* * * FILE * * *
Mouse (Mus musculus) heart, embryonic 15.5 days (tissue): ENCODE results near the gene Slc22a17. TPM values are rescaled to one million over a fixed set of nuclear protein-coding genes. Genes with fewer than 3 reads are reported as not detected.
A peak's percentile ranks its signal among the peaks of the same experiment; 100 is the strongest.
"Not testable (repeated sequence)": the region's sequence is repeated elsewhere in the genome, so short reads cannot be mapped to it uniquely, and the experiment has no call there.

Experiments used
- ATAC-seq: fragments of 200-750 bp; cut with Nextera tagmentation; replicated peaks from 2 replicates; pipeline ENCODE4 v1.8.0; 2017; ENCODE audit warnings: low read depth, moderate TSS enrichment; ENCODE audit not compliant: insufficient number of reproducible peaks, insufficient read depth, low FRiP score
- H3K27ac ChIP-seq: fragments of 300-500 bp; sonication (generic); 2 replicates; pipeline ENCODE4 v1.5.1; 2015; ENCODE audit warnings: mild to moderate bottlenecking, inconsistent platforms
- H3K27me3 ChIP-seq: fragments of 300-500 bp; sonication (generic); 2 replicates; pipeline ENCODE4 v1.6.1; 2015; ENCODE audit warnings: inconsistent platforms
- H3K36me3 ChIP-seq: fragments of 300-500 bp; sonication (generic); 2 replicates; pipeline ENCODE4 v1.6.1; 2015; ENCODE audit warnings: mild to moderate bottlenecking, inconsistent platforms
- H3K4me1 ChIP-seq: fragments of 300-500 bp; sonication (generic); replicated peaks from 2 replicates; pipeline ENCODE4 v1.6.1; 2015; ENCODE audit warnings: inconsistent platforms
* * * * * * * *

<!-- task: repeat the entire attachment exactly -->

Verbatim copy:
Mouse (Mus musculus) heart, embryonic 15.5 days (tissue): ENCODE results near the gene Slc22a17. TPM values are rescaled to one million over a fixed set of nuclear protein-coding genes. Genes with fewer than 3 reads are reported as not detected.
A peak's percentile ranks its signal among the peaks of the same experiment; 100 is the strongest.
"Not testable (repeated sequence)": the region's sequence is repeated elsewhere in the genome, so short reads cannot be mapped to it uniquely, and the experiment has no call there.

Experiments used
- ATAC-seq: fragments of 200-750 bp; cut with Nextera tagmentation; replicated peaks from 2 replicates; pipeline ENCODE4 v1.8.0; 2017; ENCODE audit warnings: low read depth, moderate TSS enrichment; ENCODE audit not compliant: insufficient number of reproducible peaks, insufficient read depth, low FRiP score
- H3K27ac ChIP-seq: fragments of 300-500 bp; sonication (generic); 2 replicates; pipeline ENCODE4 v1.5.1; 2015; ENCODE audit warnings: mild to moderate bottlenecking, inconsistent platforms
- H3K27me3 ChIP-seq: fragments of 300-500 bp; sonication (generic); 2 replicates; pipeline ENCODE4 v1.6.1; 2015; ENCODE audit warnings: inconsistent platforms
- H3K36me3 ChIP-seq: fragments of 300-500 bp; sonication (generic); 2 replicates; pipeline ENCODE4 v1.6.1; 2015; ENCODE audit warnings: mild to moderate bottlenecking, inconsistent platforms
- H3K4me1 ChIP-seq: fragments of 300-500 bp; sonication (generic); replicated peaks from 2 replicates; pipeline ENCODE4 v1.6.1; 2015; ENCODE audit warnings: inconsistent platforms